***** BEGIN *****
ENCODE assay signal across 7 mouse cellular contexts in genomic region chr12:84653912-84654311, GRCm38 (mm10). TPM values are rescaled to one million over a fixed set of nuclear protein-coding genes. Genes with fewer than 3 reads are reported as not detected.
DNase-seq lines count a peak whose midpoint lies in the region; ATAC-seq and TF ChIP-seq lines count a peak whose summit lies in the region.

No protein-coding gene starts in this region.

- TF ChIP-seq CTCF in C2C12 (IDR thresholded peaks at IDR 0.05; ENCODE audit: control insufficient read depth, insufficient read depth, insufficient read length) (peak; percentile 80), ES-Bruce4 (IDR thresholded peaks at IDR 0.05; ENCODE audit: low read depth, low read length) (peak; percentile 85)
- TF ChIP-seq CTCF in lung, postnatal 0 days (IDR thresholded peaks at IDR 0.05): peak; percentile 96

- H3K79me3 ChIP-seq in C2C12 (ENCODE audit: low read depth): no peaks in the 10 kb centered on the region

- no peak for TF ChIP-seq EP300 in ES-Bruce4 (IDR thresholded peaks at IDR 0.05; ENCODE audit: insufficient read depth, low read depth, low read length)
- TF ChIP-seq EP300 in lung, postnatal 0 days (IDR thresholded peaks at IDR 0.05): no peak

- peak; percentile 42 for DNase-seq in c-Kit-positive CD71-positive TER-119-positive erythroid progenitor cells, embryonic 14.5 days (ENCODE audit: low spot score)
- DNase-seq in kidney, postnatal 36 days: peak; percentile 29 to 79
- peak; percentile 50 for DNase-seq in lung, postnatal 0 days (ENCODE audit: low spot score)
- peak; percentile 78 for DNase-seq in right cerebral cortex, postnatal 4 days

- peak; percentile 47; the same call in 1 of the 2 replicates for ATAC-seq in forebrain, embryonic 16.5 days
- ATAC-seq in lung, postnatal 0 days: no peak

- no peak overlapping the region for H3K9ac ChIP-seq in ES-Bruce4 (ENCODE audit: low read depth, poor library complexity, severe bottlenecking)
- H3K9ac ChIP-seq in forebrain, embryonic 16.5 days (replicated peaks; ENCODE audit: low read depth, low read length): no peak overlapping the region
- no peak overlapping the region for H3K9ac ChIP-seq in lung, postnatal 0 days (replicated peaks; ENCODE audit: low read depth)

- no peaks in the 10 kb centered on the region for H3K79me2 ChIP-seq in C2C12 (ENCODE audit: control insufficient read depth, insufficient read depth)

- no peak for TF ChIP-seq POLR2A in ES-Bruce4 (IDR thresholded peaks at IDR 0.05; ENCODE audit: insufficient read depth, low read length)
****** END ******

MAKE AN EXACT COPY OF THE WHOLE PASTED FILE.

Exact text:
ENCODE assay signal across 7 mouse cellular contexts in genomic region chr12:84653912-84654311, GRCm38 (mm10). TPM values are rescaled to one million over a fixed set of nuclear protein-coding genes. Genes with fewer than 3 reads are reported as not detected.
DNase-seq lines count a peak whose midpoint lies in the region; ATAC-seq and TF ChIP-seq lines count a peak whose summit lies in the region.

No protein-coding gene starts in this region.

- TF ChIP-seq CTCF in C2C12 (IDR thresholded peaks at IDR 0.05; ENCODE audit: control insufficient read depth, insufficient read depth, insufficient read length) (peak; percentile 80), ES-Bruce4 (IDR thresholded peaks at IDR 0.05; ENCODE audit: low read depth, low read length) (peak; percentile 85)
- TF ChIP-seq CTCF in lung, postnatal 0 days (IDR thresholded peaks at IDR 0.05): peak; percentile 96

- H3K79me3 ChIP-seq in C2C12 (ENCODE audit: low read depth): no peaks in the 10 kb centered on the region

- no peak for TF ChIP-seq EP300 in ES-Bruce4 (IDR thresholded peaks at IDR 0.05; ENCODE audit: insufficient read depth, low read depth, low read length)
- TF ChIP-seq EP300 in lung, postnatal 0 days (IDR thresholded peaks at IDR 0.05): no peak

- peak; percentile 42 for DNase-seq in c-Kit-positive CD71-positive TER-119-positive erythroid progenitor cells, embryonic 14.5 days (ENCODE audit: low spot score)
- DNase-seq in kidney, postnatal 36 days: peak; percentile 29 to 79
- peak; percentile 50 for DNase-seq in lung, postnatal 0 days (ENCODE audit: low spot score)
- peak; percentile 78 for DNase-seq in right cerebral cortex, postnatal 4 days

- peak; percentile 47; the same call in 1 of the 2 replicates for ATAC-seq in forebrain, embryonic 16.5 days
- ATAC-seq in lung, postnatal 0 days: no peak

- no peak overlapping the region for H3K9ac ChIP-seq in ES-Bruce4 (ENCODE audit: low read depth, poor library complexity, severe bottlenecking)
- H3K9ac ChIP-seq in forebrain, embryonic 16.5 days (replicated peaks; ENCODE audit: low read depth, low read length): no peak overlapping the region
- no peak overlapping the region for H3K9ac ChIP-seq in lung, postnatal 0 days (replicated peaks; ENCODE audit: low read depth)

- no peaks in the 10 kb centered on the region for H3K79me2 ChIP-seq in C2C12 (ENCODE audit: control insufficient read depth, insufficient read depth)

- no peak for TF ChIP-seq POLR2A in ES-Bruce4 (IDR thresholded peaks at IDR 0.05; ENCODE audit: insufficient read depth, low read length)